Agriculture in Iowa

Des Moines, IA

Nitrate Pollution in Iowa's Drinking Water

Iowa is home to 24 million acres of farmland and an estimated 8,500 factory farms which generate a staggering 5 billion pounds of liquid manure annually – a significant source of nitrate pollution.

Sediment and nutrients from agricultural practices is the leading nonpoint source pollution: when rainfall, snowmelt or irrigation water run over land or through the ground and picks up pollutants and deposits them into streams, lakes, or groundwater. High levels of nutrients such as phosphorus and nitrates can cause significant health risks including blue baby syndrome (as nitrate impairs the oxygen capacity of the bloodstream; in babies and toddlers the syndrome can effectively cut off their air supply), endocrine disruption and birth defects.

In 2012, Iowa had 630 polluted waterways, the highest number of recorded polluted waterways since Iowa recording began in 1998. During the months of May and July of 2013 torrential downpours rolled off the drought-hardened soil in Iowa’s fields leading to a dramatic increase in manure contamination at intake sights on the Raccoon and Des Moines Rivers. Des Moines Water Works spent $900,000 filtering out nitrates that year as the nitrate levels reached 240% of the level allowed under the Clean Water Act. The nitrate load in Des Moines Water Works' raw water supply in one week during the summer of 2013 was greater than the enitire nitrate load in 2012.In 2014, despite differences in temperature and precipitation the nitrate load in DMWW's water supply was once again record setting.

On March 16, 2015 Des Moines Water Works filed a complaint against the Board of Supervisors or Sac, Buena Vista and Calhoun County “…in their in their capacities as trustees of 10 drainage districts, for the discharge of nitrate pollutants into the Raccoon River, and failure to obtain a National Pollutant Discharge Elimination System (NPDES) permit in violation of the Clean Water Act, in the United States District Court for the Northern District of Iowa, Western Division”, DMWW officials announced. The Raccoon River is a source of drinking to an estimated 500,000 people - one out every six Iowans.

“The complaint seeks to declare the named drainage districts are point sources pollutants, are not exempt from regulation, and are required to have a permit under federal and Iowa law. The complaint states that the drainage districts have violated and continue to be in violation of the Clean Water Act and Chapter 455B, Code of Iowa, and demands the drainage districts take all necessary actions to comply with the Clean Water Act, including ceasing all discharges of nitrate that are not authorized by an NPDES permit.”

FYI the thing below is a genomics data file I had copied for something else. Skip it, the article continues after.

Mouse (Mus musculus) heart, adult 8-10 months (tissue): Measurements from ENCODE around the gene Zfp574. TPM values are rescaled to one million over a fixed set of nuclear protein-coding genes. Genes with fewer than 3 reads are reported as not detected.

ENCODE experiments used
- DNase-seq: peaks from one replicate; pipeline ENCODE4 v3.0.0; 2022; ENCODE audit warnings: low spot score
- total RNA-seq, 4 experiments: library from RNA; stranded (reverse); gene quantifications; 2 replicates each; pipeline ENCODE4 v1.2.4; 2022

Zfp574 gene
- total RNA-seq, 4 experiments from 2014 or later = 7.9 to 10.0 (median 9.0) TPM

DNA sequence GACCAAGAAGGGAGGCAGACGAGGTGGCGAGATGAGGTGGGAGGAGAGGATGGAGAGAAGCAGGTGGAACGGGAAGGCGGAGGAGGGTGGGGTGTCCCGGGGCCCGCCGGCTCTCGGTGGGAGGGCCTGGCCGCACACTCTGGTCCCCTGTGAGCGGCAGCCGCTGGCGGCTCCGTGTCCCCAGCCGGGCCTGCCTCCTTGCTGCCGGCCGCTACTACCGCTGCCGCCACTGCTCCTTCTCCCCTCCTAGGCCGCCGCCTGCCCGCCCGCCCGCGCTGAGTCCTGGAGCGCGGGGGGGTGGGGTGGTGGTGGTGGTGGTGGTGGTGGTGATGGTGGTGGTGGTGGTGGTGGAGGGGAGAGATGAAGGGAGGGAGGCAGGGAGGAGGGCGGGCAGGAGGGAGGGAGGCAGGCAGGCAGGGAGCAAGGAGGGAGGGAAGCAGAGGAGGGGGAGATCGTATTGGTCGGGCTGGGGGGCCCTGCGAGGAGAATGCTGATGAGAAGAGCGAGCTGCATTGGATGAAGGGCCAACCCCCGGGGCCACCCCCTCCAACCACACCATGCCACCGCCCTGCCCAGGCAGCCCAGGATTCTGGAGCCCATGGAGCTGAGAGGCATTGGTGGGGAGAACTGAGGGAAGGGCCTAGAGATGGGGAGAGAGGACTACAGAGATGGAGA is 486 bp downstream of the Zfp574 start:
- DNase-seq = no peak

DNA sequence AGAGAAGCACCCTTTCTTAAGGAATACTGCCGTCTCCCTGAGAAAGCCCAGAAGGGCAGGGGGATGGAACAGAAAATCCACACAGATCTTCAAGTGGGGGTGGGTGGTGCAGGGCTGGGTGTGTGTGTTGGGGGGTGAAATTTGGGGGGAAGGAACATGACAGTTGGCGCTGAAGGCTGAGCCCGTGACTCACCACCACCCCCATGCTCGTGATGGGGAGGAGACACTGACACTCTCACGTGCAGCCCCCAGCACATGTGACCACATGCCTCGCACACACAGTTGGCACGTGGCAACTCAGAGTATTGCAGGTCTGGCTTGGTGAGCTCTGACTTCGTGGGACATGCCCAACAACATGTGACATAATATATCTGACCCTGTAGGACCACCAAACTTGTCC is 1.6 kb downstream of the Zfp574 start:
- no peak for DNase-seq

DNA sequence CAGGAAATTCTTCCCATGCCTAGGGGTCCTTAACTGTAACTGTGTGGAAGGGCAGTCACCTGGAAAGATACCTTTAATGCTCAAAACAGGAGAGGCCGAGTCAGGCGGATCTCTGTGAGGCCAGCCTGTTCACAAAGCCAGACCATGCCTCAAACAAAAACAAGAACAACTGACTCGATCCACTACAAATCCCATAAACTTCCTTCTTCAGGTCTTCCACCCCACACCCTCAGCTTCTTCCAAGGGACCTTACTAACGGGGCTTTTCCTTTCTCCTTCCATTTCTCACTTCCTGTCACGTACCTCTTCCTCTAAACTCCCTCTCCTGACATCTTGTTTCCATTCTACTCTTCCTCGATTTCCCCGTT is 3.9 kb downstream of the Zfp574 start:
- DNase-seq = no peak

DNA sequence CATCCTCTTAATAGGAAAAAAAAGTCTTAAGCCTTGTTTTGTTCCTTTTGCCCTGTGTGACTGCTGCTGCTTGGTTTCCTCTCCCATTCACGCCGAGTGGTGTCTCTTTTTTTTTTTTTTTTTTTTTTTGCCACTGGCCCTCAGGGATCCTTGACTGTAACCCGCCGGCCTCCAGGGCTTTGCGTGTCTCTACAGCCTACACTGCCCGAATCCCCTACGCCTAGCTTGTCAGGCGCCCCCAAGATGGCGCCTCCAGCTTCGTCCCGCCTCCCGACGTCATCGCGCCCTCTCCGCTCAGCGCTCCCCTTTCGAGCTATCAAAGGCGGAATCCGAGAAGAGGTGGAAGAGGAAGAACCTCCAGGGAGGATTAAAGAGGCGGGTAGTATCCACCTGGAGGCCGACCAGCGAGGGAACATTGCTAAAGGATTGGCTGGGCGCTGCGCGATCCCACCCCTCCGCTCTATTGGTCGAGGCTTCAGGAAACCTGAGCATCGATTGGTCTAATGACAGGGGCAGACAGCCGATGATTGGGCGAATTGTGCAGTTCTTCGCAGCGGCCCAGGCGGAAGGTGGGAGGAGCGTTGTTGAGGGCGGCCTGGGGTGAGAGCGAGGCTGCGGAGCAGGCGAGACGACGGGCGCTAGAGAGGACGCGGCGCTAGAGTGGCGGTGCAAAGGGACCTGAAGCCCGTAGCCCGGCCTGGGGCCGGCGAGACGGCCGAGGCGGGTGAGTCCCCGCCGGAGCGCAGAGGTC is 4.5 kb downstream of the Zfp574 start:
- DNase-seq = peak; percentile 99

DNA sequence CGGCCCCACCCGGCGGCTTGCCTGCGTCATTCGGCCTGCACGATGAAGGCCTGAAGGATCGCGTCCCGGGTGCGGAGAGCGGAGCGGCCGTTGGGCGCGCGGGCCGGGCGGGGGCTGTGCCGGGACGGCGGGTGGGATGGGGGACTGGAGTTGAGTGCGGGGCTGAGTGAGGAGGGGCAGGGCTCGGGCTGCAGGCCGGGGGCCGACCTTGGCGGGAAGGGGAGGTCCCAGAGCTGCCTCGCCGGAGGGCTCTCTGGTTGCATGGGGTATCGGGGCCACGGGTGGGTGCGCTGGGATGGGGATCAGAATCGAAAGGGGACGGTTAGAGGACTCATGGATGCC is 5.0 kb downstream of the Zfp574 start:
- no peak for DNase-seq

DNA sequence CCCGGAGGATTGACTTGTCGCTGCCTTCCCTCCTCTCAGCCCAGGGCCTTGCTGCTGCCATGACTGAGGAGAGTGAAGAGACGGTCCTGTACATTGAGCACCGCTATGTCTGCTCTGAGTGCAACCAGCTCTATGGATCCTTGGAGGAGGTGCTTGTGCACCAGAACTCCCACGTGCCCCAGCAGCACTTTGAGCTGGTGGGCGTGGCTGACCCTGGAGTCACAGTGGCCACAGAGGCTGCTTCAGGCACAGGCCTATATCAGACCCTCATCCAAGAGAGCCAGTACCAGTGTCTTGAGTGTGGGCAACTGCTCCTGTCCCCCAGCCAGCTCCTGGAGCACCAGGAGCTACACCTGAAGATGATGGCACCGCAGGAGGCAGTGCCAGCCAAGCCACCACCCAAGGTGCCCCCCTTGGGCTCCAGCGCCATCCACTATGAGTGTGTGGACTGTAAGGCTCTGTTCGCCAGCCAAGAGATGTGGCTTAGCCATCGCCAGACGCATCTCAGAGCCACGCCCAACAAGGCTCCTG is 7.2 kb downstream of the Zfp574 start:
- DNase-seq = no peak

Des Moines Water Works: Notice of Intent to Sue Protecting Your Watershed Information on Nitrate Pollutants and their Adverse Health Effects

Climate Change & Food

Climate change is affecting agriculture, water resources, human health, and ecosystems on land an in the oceans. It poses sweeping risks for economic stability and the security of nations. We can avert these risks if we take bold, decisive action now.
--Ban Ki-Moon (UN Secretary General)

Rising Temperatures & Heat Extremes can speed up crop growth. With less time to mature, yields suffer. Higher temps also promote the spread of weeds and pests that threaten yields. Further, as temperatures rise, many parasites and pathogens are also spreading infecting a greater number and area of livestock and humans. Finally, glbal tempersature rises affect water temperatures shifting fish habitiat ranges and threatening sea food supplies as well.

Precipitation cycles are shifting to more severe and frequent extremes. Where it is projected that temperatures will increase precipitation will decrease significantly - like in the major agriculture state of Iowa - crop, pasture and field yields are at risk, including the supply of freuits, vegetables and livestock. Heavy, extreme precipitation is equally threatening to food and human health. Crop and livestock losses following flood and strom damage reduce food supplies.During downpours, agrichemicals and field pathogens are washed into waterways, increasing human susceptibility to toxins and disease.

Land availability will decrease sinificantly as sea levels rise, causing farms and farmers on the coast to be displaced, along with the rest of the coastal population. As coasts move inland, flooding and salinity changes will increase stress on crops. Further stress on land will arise as desertification of previously arable land spreads with increased frequency and prolonged droughts. As crops and humans both comptete for shrinking land area, and as we lose arable land to erosion and droughts, human health is threaned by malnutrition and reduced water supplies.

Agriculture's Carbon Footprint

Climate change and agriculture have a two way exchange. It is important to realize that as much as climate change is affecting and will continue to affect food production, what and how we cultivate crops can either mitigate of furhter climate chaos. Unfortunately, today agrculture play a significant role in the anthropogenic causes of climate change. Agriculture accounts for 10% of total GHG emissions and 58% of non-CO2 emissions globally.